“I found I couldn’t work as improvisationally with the prints as I could with paintings, because with paint I could keep changing things and block out areas,” said Scott. “But if I’m going to make an etching, and commit to something, I need to know where the elements are going to be.”

Scott used his newest print, Late October (pictured below), as an example of how different plates are layered to form a single image on the final print.

Late October by Bill Scott. The four individual plates on the left with the completed piece on the right. Reprinted with permission by Bill Scott.

“Late October” by Bill Scott. The four individual plates on the left with the completed piece on the right. Reprinted with permission by Bill Scott.

Scott takes most of his inspiration from nature and the seasons. He will look at trees out of his window and see how they are bisected by buildings, at the plants he has in his studio, and what he called his “make believe” garden.

“It’s mostly just weeds,” he said, with a smile.

While some have called Scott’s work abstract, Scott said he has one guiding principle in his work: “I want to make something that I think is beautiful and not represented in the real world.”

PhilaMOCA and the Pigeon Poetry Slam

Situated at the intersection of 12th Street and Ridge Avenue is PhilaMOCA, a former mausoleum showroom that has become a live entertainment venue.

Founded in September 2010 by Gavin Hecker, the venue has been a welcomed and celebrated venue for independent music, movies and theater.

One regular show performed at PhilaMOCA is the Pigeon Presents Poetry Slam, co-founded by local artist Jacob Winterstein, who co-hosts the shows every first Friday.

“Pigeons are really interesting animals,” said Winterstein. “They’re very good at finding their way home, and I think that’s what we, as artists, do in our poems or work, is find our way home. And like the pigeon, we find something extraordinary in the every day.”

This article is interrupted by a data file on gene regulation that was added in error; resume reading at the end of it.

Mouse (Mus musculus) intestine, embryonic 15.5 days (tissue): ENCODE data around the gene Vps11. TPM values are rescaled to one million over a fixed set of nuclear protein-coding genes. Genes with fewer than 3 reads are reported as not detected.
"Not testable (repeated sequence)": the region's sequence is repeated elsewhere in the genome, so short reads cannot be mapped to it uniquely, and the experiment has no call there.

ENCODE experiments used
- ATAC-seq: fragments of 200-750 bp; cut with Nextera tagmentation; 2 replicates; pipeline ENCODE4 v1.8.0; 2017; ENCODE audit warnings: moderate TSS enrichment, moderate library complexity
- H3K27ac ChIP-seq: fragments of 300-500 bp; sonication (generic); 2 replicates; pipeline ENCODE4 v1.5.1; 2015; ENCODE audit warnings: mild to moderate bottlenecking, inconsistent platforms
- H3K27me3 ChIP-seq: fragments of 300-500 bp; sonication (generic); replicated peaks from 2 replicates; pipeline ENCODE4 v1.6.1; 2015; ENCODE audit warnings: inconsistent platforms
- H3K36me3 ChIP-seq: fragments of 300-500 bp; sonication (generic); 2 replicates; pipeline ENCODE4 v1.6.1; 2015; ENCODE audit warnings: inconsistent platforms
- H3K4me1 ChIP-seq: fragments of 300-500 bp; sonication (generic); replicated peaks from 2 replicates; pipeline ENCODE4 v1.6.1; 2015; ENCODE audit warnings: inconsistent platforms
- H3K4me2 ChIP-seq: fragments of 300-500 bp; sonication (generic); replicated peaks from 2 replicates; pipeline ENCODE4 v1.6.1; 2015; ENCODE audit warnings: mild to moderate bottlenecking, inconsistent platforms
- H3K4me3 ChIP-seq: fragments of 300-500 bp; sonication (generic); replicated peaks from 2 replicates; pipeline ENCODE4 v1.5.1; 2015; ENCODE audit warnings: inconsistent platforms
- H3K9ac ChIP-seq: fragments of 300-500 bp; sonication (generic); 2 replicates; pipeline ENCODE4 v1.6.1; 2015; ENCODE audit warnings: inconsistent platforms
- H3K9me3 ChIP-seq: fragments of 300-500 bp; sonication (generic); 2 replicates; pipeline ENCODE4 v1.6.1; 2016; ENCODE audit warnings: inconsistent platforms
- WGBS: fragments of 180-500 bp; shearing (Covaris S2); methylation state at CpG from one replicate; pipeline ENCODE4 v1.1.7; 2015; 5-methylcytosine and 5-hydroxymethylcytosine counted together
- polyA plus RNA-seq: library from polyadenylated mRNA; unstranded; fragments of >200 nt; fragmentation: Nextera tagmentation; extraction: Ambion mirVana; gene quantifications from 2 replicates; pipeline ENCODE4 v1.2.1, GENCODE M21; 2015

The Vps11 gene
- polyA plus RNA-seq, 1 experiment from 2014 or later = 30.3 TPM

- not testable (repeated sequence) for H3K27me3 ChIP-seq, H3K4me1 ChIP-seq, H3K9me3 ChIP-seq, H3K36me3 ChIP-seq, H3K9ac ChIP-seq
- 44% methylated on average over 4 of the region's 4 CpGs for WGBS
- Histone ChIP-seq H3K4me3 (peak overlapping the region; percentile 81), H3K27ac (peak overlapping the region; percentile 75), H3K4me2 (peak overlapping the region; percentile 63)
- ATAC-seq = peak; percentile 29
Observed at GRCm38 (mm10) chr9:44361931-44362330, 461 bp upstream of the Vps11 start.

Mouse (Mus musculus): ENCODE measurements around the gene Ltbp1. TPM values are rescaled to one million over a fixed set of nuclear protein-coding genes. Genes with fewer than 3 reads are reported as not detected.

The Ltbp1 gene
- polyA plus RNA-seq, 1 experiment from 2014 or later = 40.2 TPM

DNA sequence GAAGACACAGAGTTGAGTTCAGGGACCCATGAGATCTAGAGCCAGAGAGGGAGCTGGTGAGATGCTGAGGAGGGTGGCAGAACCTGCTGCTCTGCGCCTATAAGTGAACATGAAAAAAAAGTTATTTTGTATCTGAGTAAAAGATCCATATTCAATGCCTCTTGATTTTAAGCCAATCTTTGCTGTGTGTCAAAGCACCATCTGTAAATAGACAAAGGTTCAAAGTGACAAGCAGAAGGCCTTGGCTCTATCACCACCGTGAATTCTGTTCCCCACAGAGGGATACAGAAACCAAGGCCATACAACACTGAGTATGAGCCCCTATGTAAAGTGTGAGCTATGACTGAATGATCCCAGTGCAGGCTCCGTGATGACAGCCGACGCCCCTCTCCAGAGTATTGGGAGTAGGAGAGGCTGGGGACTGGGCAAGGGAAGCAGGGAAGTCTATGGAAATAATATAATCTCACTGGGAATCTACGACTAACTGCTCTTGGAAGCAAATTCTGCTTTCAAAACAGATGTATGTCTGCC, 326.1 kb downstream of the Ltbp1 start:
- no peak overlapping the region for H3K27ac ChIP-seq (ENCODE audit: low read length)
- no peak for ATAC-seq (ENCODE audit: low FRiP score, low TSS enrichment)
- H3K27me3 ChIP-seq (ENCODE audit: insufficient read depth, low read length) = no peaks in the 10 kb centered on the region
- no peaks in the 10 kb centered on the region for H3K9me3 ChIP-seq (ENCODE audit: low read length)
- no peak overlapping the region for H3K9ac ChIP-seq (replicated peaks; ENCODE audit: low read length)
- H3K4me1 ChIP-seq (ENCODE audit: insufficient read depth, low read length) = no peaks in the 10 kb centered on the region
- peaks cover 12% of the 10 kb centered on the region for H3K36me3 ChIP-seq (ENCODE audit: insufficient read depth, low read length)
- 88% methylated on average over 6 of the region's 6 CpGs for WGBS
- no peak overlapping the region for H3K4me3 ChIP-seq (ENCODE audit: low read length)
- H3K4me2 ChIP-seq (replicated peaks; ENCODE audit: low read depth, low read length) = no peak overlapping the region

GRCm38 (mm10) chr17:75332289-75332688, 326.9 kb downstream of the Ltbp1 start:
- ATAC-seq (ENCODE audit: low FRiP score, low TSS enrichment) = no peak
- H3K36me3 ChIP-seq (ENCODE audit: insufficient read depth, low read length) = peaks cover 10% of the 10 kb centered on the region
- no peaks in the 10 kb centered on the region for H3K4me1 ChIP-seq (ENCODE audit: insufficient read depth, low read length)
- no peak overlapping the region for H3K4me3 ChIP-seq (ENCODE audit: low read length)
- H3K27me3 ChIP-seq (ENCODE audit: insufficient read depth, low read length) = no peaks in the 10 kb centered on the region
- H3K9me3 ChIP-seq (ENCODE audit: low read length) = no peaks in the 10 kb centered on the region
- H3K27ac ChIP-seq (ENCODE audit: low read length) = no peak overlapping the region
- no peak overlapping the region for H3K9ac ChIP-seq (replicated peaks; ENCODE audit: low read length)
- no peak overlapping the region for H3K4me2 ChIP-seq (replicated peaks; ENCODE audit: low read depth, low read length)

The slam runs for a season ending in May of every year. The winners of each slam accrue points and the poet with the most points attends a retreat where they can relax and work on their art.

Cerulean Arts and PhilaMOCA, with their location on Ridge, bridge a gap in culture between the Art Museum area of the city and the collective of art galleries in southern Callowhill.

According to the 2012 Prosperity Report by the Greater Philadelphia Cultural Alliance, such galleries and venues have had an impact of $3.3 billion in direct and indirect expenditures and made the city $169 million in tax revenue.

The report also states that of metropolitan areas of over 1 million residents, Philadelphia ranks first in jobs created because of culture, with 4 out of 5 of those jobs being in other industries, such as food.

In fact, within one-fifth of a mile from Cerulean Arts there are 13 restaurants; PhilaMOCA has 19 restaurants within the same distance.

Due to the citywide and neighborhood benefits such as these, Rocha hopes Cerulean will be part of a greater collaborative process with other neighborhoods.

“We’ve been floating in this undefined area for the last 10 years,” said Rocha. “It would make sense for all the neighborhoods to work on a common corridor.”

– Story, video and photos by Robert Tierney